While Juhola’s music is folk-based, she gracefully blends genres, this time with more of an electronic, even techno edge. Sometimes that’s playful like on Micro Wave + House Band, which mixes in kitchen appliance effects, Elektroniikkakerho ('Electronics Club’) and the Tokyo-inspired Pachinko Sensei.
“I wanted ‘Pachinko Sensei’ to have a naïve toy-instrument sound, so I played some recorder, which I can’t really play so well. I started playing it when I was five and am still at the same level,” she says with a chuckle.
"I sometimes get frustrated when the accordion is presented as instrument that always sounds bad and that can’t be played well at a high, professional level.”
“I was aiming for a fragile, childlike atmosphere. I hope that the really good, professional recorder players don’t hate me for this. I sometimes get frustrated when the accordion is presented as instrument that always sounds bad and that can’t be played well at a high, professional level.”
Juhola, who produces her own albums, is open to ideas from her bandmates, who include members of Rinneradio, Frigg and Nooli, along with programmer and engineer Teemu Korpipää, who works with many rock and hip-hop acts.
“I make the final decisions, but I like to let people do what they do well, and not always force my opinion on them,” she says.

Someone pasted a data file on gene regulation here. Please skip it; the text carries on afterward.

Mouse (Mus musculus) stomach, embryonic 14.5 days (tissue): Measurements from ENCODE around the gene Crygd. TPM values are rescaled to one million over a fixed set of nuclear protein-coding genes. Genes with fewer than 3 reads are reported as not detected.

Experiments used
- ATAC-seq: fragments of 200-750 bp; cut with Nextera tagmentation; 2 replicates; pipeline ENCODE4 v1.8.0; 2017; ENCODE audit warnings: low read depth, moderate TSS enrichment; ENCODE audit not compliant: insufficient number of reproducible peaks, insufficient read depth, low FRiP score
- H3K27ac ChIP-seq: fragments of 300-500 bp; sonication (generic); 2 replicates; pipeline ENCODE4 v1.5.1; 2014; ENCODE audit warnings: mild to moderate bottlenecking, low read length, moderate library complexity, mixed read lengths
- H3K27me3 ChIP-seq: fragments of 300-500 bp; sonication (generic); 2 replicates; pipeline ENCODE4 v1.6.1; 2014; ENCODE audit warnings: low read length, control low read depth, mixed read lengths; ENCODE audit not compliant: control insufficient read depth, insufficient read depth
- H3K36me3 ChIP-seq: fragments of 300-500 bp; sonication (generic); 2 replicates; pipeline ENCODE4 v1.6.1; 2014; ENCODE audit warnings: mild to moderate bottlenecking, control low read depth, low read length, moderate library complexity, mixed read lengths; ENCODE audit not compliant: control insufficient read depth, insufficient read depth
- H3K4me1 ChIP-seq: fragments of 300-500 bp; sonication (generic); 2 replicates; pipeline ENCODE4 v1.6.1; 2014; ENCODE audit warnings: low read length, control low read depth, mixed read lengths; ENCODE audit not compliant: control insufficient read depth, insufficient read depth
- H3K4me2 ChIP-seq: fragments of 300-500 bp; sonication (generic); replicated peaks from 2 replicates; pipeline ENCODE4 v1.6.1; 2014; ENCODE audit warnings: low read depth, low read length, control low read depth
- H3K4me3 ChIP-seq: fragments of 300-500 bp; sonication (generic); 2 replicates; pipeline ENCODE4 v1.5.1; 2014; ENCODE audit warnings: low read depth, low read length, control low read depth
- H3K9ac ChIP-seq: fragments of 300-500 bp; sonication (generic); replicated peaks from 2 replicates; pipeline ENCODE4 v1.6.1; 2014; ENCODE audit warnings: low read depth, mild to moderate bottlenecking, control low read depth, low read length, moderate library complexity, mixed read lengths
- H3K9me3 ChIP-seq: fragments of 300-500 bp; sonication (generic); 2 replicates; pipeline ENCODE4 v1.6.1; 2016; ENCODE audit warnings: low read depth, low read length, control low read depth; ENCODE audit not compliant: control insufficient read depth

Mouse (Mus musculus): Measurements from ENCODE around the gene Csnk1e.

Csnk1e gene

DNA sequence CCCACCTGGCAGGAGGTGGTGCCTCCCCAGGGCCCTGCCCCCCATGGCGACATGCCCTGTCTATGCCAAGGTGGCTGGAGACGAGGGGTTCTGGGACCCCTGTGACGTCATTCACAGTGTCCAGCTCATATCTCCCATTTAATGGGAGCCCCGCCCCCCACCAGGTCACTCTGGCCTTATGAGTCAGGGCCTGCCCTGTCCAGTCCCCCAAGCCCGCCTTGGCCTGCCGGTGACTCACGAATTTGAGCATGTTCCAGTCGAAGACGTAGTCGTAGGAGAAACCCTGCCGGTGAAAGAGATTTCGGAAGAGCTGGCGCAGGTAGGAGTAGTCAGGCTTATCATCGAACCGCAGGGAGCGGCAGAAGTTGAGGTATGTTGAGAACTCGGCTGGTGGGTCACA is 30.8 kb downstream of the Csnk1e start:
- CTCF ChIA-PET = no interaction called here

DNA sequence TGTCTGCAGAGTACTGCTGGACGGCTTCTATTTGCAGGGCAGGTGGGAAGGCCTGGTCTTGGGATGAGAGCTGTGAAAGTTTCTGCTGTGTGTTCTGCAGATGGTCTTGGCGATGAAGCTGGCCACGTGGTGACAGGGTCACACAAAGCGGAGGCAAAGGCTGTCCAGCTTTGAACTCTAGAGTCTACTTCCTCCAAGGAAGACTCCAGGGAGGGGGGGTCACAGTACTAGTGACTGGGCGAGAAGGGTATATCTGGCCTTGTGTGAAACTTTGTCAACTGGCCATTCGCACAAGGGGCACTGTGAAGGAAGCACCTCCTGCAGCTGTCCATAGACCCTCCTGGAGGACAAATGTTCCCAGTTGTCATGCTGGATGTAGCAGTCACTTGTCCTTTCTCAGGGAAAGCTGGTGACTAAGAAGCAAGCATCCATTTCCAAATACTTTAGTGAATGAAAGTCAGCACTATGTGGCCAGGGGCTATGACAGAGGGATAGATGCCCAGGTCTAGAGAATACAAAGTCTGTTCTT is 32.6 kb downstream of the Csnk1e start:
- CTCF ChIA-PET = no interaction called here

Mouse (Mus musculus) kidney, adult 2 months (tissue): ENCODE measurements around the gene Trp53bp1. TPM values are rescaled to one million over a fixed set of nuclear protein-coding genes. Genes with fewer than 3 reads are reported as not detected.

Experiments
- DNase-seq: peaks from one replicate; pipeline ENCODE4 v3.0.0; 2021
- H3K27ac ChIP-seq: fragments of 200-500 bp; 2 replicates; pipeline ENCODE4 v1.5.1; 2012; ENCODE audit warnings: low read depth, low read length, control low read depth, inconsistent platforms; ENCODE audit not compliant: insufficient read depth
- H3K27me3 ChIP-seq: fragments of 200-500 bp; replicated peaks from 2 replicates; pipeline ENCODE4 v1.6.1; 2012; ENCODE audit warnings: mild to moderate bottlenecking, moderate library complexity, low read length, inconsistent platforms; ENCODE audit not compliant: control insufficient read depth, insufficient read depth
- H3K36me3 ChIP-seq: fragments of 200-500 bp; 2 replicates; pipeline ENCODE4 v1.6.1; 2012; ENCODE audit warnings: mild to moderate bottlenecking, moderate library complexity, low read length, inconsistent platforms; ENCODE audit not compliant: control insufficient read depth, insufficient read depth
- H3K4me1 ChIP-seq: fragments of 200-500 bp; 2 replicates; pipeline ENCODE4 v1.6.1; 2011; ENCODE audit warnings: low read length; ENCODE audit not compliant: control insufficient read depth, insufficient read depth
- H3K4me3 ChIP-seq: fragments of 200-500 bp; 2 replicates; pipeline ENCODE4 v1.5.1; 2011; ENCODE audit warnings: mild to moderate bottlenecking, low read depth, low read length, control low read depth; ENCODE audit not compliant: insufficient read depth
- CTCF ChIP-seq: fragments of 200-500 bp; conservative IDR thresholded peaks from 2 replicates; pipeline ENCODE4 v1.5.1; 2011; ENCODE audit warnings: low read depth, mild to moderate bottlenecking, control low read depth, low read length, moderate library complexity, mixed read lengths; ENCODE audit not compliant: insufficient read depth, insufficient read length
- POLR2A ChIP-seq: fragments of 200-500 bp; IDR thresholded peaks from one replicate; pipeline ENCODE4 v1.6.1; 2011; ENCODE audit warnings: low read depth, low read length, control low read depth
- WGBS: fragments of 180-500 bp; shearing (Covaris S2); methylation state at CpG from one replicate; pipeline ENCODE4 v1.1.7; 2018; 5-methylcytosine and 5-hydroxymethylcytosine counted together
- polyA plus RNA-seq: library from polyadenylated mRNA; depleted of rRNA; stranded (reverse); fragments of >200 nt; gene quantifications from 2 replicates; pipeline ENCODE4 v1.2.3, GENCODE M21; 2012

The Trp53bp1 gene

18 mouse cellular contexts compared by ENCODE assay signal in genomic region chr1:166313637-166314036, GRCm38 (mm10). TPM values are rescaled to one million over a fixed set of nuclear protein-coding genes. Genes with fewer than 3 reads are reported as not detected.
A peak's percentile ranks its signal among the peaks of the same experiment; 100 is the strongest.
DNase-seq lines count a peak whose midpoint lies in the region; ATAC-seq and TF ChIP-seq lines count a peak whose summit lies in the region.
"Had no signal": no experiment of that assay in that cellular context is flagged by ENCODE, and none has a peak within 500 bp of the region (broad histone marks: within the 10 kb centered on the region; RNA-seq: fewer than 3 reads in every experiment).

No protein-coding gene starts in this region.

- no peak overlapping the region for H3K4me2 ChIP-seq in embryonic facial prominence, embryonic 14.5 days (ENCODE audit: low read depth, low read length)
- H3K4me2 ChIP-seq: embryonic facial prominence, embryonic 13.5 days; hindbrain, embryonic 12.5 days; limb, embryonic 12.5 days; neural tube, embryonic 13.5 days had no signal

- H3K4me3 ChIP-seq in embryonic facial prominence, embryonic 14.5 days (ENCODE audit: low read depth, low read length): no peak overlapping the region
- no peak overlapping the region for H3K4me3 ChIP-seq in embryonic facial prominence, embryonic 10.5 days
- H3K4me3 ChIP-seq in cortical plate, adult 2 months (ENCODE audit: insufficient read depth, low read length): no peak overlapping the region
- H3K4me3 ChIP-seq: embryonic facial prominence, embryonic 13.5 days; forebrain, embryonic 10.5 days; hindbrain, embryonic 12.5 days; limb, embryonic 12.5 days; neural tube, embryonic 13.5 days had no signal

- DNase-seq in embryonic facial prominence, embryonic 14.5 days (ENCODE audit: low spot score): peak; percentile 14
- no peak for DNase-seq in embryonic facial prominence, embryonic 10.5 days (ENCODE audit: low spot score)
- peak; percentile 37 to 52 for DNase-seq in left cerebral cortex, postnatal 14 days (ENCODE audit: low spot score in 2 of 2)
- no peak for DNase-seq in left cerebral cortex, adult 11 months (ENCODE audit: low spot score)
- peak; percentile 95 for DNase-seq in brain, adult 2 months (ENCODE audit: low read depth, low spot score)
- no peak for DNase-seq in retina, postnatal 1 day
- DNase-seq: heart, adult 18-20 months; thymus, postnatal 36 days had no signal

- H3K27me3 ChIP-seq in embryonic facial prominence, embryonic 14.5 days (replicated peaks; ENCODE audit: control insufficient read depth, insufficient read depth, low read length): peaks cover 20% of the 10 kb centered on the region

Onstage alone with Imaginary Friends
The only vocals on A Brighter Future are on the title track, a schottische featuring Venla Ilona Blom of the vocal group Tuuletar.
Blom was also featured along with fellow beatboxer Felix Zenger on an earlier incarnation of the tune for Juhola’s Imaginary Friends concerts. In these stunning visual shows, she plays solo onstage, surrounded by animations and guest performers on floating video screens.
A Brighter Future is one of several cuts on the album that date back to Juhola’s Sibelius Academy doctoral recital in 2018 – “but these are very different versions; they’ve developed since then,” she emphasises.
Nowadays more people realise that you can play many kinds of music on an accordion.
Her instrument has evolved too, though it’s still a free base chromatic button accordion, as required for classical playing when she was a kid.
Now she plays a custom-made model made in Italy.
“When I had a concert there, I visited the Pigini factory and discussed things like how much weight I could save if we took off five buttons on the right-hand side, for instance. Accordions are so heavy! I wanted a lighter accordion with everything I need, but nothing more,” says Juhola, who tours Asia, North America and Europe.
Her cheerful interaction with audiences has also evolved since her early days, when especially older Finnish listeners expected her to play in the old dancehall style epitomised by Viljo Vesterinen’s 1939 hit Säkkijärven polkka.
“That’s a genre of sporty virtuoso playing with a very fast right hand while the left hand does a very simple accompaniment. When I was younger, people would ask me to play something like that. I felt like I disappointed them because that’s not my thing. Sometimes they were satisfied if I played some virtuosic Balkan-type music instead, which I really liked to play. Nowadays fortunately more people realise that you can play many kinds of music on an accordion!”